Saturdays are crazy, because that's the biggest day for people leaving and arriving in the Outer Banks. Be prepared for slow traffic on the bridges and once you're on the island. It gradually clears up as you get closer to Duck. To avoid the traffic when you're heading home, leave really early in the morning. We found that if we're across the bridge by 11, we can avoid the traffic, and we usually get Sunday-Sunday rentals--the traffic isn't quite as bad then as it is on Saturday. Also be sure to study the hurricane information sheets in your hotel/rental, as well as the rip tide info. 

Your rental company will tell you what you need to bring in terms of cooking/household gear. If you're like me and you like to cook, you might want to bring a decent knife and cutting board, since those can be hard to find in rental houses. 

 

 

 

Duck: Days 5-7

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 Sunset on Thursday, August 31. 

Sunset on Thursday, August 31. 

Day Five 

We had a delicious lunch at The Roadside in Duck, which was a new restaurant for us, but one I must go back to, because they had the best shrimp and grits I've ever had in my life

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The restaurant was really cute, with creative touches everywhere, like the following: 

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After lunch, it was back to the house for more swimming, reading, and knitting. I brought a very simple project with me (just stockinette stitch) in Quince and Company's Sparrow linen yarn (Truffle colorway). I'll talk more about this in my next yarn along. 

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 My knitting/reading chair--the natural light, and that lamp, were perfect! 

My knitting/reading chair--the natural light, and that lamp, were perfect! 

And Thursday night was the kickoff to the college football season. It was strange watching football at the beach! But like good Ohioans, we settled in to watch Ohio State play Indiana. 

 

 Friday morning, September 1. 

Friday morning, September 1. 

Day Six 

All week, Dad had promised me Duck Donuts on Friday--Friday treat! (As I took to calling it.) And lo, there were donuts, and they were magical. But we'll talk about those in a second. 

First, though, a note about me and vacation. Normally, when I'm on a long-ish vacation, there comes a point where I start thinking about the things at home--not in a bad, panicky way, but in a sense of, how can I take this vacation sort of atmosphere back home with me?  And then, of course, I do start thinking about projects, and blogging, and things to write, and what I'd like to do at home. So Friday morning I spent some time in Duck's Cottage, writing and thinking about these things, while mom and dad walked around and browsed the shops.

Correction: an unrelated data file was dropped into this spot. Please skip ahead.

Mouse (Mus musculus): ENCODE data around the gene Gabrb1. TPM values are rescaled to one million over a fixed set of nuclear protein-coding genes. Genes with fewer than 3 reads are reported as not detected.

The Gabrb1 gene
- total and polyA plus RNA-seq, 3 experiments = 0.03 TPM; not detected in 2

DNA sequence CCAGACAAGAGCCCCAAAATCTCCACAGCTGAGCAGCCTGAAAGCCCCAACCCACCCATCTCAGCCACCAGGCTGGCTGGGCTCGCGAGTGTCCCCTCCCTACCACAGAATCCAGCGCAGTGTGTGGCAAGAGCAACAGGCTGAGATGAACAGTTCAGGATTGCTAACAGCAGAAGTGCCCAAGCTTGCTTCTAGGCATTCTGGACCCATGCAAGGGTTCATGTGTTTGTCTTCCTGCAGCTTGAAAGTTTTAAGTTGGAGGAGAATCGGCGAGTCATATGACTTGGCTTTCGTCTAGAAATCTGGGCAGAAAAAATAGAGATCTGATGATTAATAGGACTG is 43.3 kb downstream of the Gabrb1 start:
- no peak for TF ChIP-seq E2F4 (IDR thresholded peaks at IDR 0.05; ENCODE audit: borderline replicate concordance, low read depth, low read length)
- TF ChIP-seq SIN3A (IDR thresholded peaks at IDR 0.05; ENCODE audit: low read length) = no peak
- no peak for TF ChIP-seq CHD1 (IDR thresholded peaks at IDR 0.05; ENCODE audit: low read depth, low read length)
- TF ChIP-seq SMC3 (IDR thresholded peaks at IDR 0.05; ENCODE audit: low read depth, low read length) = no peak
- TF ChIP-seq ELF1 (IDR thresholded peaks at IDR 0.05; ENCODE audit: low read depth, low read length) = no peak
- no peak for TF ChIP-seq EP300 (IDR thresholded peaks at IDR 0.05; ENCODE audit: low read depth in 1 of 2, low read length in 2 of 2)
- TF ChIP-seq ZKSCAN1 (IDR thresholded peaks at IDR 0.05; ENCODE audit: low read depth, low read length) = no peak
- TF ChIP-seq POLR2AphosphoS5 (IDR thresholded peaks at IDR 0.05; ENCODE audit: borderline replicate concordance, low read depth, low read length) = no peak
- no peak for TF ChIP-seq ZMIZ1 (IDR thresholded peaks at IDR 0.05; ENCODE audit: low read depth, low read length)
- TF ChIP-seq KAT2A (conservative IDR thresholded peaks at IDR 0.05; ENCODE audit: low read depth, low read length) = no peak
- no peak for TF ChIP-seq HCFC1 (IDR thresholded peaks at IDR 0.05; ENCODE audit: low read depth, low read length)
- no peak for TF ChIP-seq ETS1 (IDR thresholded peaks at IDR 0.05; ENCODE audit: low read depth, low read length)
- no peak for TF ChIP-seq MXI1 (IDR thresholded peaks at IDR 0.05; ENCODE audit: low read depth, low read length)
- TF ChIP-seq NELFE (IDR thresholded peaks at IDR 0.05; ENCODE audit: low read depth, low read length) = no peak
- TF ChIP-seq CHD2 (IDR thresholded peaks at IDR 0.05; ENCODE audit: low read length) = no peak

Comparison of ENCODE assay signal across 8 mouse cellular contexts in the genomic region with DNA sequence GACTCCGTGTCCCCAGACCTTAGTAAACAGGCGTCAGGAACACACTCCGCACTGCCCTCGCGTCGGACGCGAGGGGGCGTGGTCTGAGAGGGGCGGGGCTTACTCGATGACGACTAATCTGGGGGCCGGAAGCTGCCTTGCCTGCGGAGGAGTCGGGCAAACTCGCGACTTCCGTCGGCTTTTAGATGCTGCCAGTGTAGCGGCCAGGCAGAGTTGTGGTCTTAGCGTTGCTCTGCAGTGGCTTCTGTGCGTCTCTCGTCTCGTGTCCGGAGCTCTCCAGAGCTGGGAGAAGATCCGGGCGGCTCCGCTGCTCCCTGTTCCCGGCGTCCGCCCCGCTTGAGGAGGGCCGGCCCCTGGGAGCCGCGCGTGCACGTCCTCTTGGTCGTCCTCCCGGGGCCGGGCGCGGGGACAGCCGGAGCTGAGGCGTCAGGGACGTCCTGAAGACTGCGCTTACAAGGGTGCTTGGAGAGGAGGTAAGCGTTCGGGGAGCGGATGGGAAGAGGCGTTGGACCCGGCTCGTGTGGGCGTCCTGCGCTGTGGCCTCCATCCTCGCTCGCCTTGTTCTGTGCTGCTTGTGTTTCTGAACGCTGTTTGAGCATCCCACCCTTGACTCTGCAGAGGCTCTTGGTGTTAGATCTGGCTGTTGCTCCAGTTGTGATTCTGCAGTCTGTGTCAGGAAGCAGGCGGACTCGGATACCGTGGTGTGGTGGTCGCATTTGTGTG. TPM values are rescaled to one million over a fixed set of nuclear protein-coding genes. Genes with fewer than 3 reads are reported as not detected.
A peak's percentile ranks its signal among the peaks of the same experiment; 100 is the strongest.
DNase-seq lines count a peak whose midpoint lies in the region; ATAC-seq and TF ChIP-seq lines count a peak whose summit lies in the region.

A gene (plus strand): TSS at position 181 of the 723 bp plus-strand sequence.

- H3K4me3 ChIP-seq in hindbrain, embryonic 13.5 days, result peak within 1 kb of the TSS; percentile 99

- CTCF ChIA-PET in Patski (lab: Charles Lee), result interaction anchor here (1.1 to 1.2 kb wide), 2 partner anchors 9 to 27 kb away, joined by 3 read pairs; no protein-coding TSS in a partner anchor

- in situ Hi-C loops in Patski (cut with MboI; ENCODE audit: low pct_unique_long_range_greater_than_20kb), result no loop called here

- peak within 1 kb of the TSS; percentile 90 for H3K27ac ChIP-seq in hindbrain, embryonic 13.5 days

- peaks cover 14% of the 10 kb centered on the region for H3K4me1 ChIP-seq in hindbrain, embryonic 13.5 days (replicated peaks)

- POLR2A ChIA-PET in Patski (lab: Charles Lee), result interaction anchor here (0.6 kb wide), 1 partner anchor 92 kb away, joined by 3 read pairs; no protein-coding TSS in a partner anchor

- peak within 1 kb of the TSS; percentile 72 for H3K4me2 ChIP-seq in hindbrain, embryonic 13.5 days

(I also bought new books. But that's par for the course, in the Cottage. I also bought some of their coconut crunch coffee to take home!) 

So when I was done, Mom and Dad picked me up, and we headed for Duck Donuts. 

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There are locations all over the country now, but this is the original shop. The way it works is this: they have one "type" of donut--there aren't Boston cream or strawberry jam filled or anything like that. It's a basic donut, made fresh. What makes it different is the topping options: you can glaze, top, and drizzle to create whatever type of donut you desire! And no matter what, a donut is $1.50--so whether it's plain or abundantly topped, one price. 

You fill out your order sheet, pay, and then pick up your fresh, made to order, heavenly scented donuts .

 Here: chocolate dip with rainbow sprinkles, and a simple glaze. 

Here: chocolate dip with rainbow sprinkles, and a simple glaze. 

That was our lunch that day, and it was delicious. 

Dinner was in Corolla again that night, and it was sort of eh. Not my favorite, but it was passable. 

I couldn't believe Friday had come so quickly. That's the thing about vacations, I've noticed--the days are long but the week is short! (And life, in general, right?) I was getting up around 7:45 every day--loads earlier than usual--and going to bed around 9:30 or 10, so my days were longer, but they were nicely full. Or maybe it's just being at the beach? There's something about it that naturally allowed my days to include lots of different activities. 

 

 Saturday, September 2

Saturday, September 2

Day Seven 

It was our last day in Duck. I'm always sad about this, but determined to enjoy the last day--you know the feeling, right? 

I had a visitor during my morning prayer/journal/reading devotional time: 

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Our plan on Saturday was to pack, clean the house (in as much as we had to), watch the Pitt game, and then go to Mass in Kitty Hawk and dinner in Kill Devil Hills. If you're not familiar with the Outer Banks, Duck is one of the northern beaches, along with Carova, Corolla, and Southern Shores. Kill Devil Hills and Kitty Hawk are in the middle of the Banks, and there's a lot of activity down there--they're both bigger towns than Duck. 

Mass was...well, less said about that particular parish, the better. Dinner was fun though. We went to the Jolly Roger in Kill Devil Hills, which is an Italian restaurant--but it's so much more than that. The menu was huge, the crab cakes deservedly award-winning, and the decor was fun: 

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And our final stop in the OBX was the Duck Donuts nearby, to get breakfast for the next morning--and to get mom a donut, since she hadn't had one during our first trip.